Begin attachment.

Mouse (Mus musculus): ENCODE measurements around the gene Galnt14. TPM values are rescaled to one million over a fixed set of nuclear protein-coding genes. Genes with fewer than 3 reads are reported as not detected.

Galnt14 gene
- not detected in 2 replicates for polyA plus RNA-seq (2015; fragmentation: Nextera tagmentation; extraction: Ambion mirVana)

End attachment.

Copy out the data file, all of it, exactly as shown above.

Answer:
Mouse (Mus musculus): ENCODE measurements around the gene Galnt14. TPM values are rescaled to one million over a fixed set of nuclear protein-coding genes. Genes with fewer than 3 reads are reported as not detected.

Galnt14 gene
- not detected in 2 replicates for polyA plus RNA-seq (2015; fragmentation: Nextera tagmentation; extraction: Ambion mirVana)